When I began to concentrate my studies on all the writings of George Fox more than forty years ago, it was during the period of Quaker history that might be called the “high tide” of the mystical interpretation of Quakerism. And when I had first encountered Fox’s Journal just fifty years ago, I was not a professing Christian. If I had any bias when I read the Journal for the first time, it was in the direction of hoping to find in Fox the “perennial philosophy” of the mystics. But as I continued to study Fox, I became convinced that the great work on which he labored so faithfully all through his life was to preach the good news concerning Jesus Christ and how he saves people, and I became convinced of the truth of this gospel message. – Lewis Benson
“The Christian Universalism of George Fox” is the tenth and final lecture in the series Rediscovering the Teaching of George Fox that Lewis Benson gave at Moorestown (N.J.) Meeting in 1982. These lectures were prepared with those in mind who had been reached through hearing gospel ministry and, as a result, had wanted to “become involved in the work of preaching it again.” Each of the first eight lectures in this series covers a specific area of Fox’s teaching. The final two lectures (this and the previous one: “Fox’s Teaching on the Holy Spirit”) were included to prepare those who will go out to preach the gospel, and who can expect to “run into questions about holy spirit religion and about non-Christian universalism.”
In this essay, Benson distills significant points from various scholars’ writings regarding the interface between universal mystical faith and Quakers. Rufus Jones figures prominently in this inventory, and Geoffrey Nuttall, Melvin B. Endy, and John Yungblut are mentioned as well. Going beyond scholarly positions, however, Benson presents Fox’s moving past intellectualism and into the wisdom of sequential, inward experience, which culminates in the knowledge of the inward Christ as person (i.e., having a face). The verse from 2 Corinthians 4:6, encapsulated in the following, was frequently referred to by Friends:
Believers in Christ Jesus and the apostles and disciples…preach Christ the covenant of light among the Gentiles, and so bring them from the darkness to the light, from the power of Satan to God…and brought them inwardly to the light that shines in their hearts, to give them the knowledge of the glory of God in the face of Jesus Christ.
A frequent charge from the earliest decades of the movement was that Quakers eliminated from their faith Jesus Christ “who dwelt in Galilee and Judea and was crucified, buried, and rose on the third day.” Though Friends always denied the accusation, and owned Christ’s “appearance of him in his body of flesh,” they formally stated their position in “The Christian Doctrine of the People called Quakers Cleared.” Benson quotes from this document, which was prepared in 1694 by trusted ministers and leaders in the Society. Here is one statement from that document: “The son of God cannot be divided…nor is the sufficiency of his light within set up by us in opposition to him.”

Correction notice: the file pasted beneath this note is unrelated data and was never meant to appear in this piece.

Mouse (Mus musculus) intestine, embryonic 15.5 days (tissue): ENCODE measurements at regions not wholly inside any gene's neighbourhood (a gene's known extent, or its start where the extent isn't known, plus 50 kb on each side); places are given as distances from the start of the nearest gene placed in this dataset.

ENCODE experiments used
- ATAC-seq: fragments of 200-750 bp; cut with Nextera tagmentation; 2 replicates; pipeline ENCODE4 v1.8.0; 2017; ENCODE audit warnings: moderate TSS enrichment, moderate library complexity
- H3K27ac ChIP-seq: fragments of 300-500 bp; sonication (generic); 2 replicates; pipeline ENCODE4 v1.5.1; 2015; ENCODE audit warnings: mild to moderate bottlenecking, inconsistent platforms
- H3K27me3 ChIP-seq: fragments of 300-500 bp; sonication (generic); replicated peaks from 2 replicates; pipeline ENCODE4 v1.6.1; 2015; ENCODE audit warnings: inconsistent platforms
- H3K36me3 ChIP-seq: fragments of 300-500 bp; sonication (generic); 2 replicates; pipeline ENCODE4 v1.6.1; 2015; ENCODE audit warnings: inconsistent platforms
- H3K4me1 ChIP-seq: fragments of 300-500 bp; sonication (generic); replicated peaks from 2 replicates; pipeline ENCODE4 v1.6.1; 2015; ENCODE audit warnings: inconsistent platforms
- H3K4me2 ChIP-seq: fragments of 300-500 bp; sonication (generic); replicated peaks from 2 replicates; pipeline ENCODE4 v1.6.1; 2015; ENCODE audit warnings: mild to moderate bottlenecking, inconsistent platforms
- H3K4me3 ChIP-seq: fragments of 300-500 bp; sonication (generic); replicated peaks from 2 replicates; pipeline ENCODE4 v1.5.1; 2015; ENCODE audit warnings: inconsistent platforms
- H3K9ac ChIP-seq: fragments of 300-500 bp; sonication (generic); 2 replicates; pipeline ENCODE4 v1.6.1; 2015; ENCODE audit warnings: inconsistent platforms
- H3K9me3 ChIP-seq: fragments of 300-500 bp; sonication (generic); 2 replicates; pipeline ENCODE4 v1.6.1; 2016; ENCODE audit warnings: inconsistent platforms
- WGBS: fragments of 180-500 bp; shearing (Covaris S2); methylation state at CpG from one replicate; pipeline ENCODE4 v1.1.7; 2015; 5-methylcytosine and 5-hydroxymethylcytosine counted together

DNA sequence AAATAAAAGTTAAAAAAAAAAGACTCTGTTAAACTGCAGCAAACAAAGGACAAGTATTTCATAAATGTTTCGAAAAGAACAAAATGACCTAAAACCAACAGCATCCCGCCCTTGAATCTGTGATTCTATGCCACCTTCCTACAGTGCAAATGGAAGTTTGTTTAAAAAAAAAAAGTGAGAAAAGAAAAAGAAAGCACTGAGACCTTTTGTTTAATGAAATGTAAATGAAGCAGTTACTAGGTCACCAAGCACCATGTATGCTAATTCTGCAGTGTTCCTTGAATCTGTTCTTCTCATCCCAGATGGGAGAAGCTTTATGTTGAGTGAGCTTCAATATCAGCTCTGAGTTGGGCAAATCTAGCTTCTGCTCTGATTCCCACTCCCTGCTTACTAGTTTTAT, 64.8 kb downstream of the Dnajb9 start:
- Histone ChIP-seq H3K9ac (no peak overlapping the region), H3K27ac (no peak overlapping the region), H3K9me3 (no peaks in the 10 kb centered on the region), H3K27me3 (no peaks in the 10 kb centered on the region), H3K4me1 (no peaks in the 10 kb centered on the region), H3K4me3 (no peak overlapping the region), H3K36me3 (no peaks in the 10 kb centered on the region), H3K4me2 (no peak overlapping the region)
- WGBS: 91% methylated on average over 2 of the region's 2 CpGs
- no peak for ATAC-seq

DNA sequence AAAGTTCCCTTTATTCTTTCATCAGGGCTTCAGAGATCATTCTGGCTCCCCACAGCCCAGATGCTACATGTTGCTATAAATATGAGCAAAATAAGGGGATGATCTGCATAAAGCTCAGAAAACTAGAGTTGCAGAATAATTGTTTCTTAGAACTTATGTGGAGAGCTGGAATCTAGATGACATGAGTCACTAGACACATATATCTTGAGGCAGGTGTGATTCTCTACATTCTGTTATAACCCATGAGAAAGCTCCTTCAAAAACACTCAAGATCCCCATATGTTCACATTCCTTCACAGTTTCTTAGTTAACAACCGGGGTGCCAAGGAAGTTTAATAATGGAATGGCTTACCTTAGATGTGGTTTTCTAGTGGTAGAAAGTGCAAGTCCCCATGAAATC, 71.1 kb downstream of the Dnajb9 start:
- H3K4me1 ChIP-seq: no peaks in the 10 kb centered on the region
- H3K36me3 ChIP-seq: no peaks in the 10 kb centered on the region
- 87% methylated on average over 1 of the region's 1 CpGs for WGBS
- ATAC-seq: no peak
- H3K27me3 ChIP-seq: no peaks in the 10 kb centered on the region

Benson identifies a more recent challenge to the early Quaker message as “denominational-mindedness.” The principle behind this thinking is that different “natures” require different philosophies or theologies, thus accounting for the many denominations. Since Benson’s time, denominational-mindedness has gained ground among Quakers, and a diversity of philosophies is now seen as valid not only for those outside of the Society but for those within. A tightening conformity to the doctrine of individualism has accelerated the proliferation of ideologies within the Society. Resisted by most is the observation that human nature is intrinsic and universal, the same in every time and place, and that Jesus Christ speaks to this universal condition.
Benson concludes this lecture series with the following:
[Early Quakers] were proclaiming that Christ, who is present in the midst of his people in all his offices, is the means that God has provided to save not just the Jews, or the Christians, but all people, all nations. The need today is for more men and women who are prepared to go forth and proclaim this gospel to Quakers, Christians, and people of all faiths, or none. “It is a wonderful thing to be called to the ministry of the gospel of Jesus Christ.”
This tenth lecture can be found under the Resources tab in Lewis Benson Writings at the New Foundation Fellowship website.
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